MJ-12 is sometimes associated in recent UFO conspiracy literature with the more historically verifiable but also deeply secretive NSC 5412/2 Special Group, created by President Eisenhower in 1954. Although the Special Group was not specifically concerned with UFOs, and post-dates the alleged creation of MJ-12 in 1947, the commonality of the number ’12’ in the names of the two groups is intriguing. As the highest body of central intelligence experts in the early Cold War era (the Group was alleged to include the President but exclude the Vice President), the Special Group certainly would have had both clearance and interest in all matters of national security, including UFO sightings (actual or imagined) if they were considered a real threat.


As noted above, the primary source for MJ12’s alleged existence is a series of documents mailed anonymously to UFO researchers in 1982. However, the earliest mention of MJ-12 in any context was in a document given to Paul Bennewitz in 1980 as part of a disinformation campaign against him after he misinterpreted a secret Air Force project as evidence of extraterrestrial UFOs active on earth. As most of the information given Bennewitz was spurious, it immediately calls the accuracy of this early MJ12 document into question. One sentence in a lengthy document read:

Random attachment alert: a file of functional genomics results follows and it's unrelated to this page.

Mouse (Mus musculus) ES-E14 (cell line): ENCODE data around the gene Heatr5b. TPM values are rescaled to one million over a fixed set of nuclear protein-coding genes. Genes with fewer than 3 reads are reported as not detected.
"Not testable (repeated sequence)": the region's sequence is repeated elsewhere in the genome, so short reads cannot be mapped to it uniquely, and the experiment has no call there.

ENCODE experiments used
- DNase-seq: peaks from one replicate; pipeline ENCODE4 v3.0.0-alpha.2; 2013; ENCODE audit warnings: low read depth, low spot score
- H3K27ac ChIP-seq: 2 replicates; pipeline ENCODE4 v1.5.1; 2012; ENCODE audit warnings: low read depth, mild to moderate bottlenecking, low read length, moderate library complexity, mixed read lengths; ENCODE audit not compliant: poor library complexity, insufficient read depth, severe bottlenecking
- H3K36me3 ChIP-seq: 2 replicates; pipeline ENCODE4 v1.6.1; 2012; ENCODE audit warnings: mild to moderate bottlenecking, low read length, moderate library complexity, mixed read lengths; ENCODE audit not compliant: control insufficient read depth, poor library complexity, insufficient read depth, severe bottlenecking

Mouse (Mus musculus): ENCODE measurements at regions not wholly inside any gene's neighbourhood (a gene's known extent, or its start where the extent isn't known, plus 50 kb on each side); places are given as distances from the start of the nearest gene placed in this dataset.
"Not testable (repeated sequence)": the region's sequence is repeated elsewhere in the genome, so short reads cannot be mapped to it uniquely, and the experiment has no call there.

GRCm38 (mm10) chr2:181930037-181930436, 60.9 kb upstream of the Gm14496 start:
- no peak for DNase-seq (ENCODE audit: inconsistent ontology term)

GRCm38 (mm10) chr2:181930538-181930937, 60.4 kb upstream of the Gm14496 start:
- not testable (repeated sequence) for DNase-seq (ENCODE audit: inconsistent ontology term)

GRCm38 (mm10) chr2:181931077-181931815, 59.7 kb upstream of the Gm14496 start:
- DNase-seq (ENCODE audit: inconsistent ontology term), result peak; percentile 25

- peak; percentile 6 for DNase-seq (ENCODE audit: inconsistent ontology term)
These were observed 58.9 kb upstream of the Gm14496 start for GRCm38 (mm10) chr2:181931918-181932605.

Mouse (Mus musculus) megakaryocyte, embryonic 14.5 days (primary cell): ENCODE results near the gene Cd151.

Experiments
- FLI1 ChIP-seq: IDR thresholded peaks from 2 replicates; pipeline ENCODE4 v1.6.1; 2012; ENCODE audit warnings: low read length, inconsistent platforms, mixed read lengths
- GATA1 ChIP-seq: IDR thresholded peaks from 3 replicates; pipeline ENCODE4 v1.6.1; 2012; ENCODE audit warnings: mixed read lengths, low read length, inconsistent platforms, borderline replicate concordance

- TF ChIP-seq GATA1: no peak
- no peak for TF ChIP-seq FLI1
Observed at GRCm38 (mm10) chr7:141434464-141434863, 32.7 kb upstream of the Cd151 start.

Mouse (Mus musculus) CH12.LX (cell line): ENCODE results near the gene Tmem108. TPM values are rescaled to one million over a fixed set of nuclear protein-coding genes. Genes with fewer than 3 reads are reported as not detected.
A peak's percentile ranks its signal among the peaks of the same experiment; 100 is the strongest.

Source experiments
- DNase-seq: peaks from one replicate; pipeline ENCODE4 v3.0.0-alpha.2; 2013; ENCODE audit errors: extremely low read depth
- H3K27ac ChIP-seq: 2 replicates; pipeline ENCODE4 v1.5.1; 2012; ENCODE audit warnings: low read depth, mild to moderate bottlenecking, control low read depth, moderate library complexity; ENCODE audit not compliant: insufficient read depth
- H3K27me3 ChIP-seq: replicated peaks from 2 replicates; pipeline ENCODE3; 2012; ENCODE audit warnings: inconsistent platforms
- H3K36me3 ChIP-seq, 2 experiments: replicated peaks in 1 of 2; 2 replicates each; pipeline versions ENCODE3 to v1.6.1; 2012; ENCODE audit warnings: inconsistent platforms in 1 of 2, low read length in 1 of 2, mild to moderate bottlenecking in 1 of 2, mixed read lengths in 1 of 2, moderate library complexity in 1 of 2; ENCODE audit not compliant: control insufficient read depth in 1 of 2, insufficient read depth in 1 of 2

The official US Government policy and results of Projest Aquarius is [sic] still classified TOP SECRET with no dissemination outside channels and with access restricted to “MJ TWELVE.”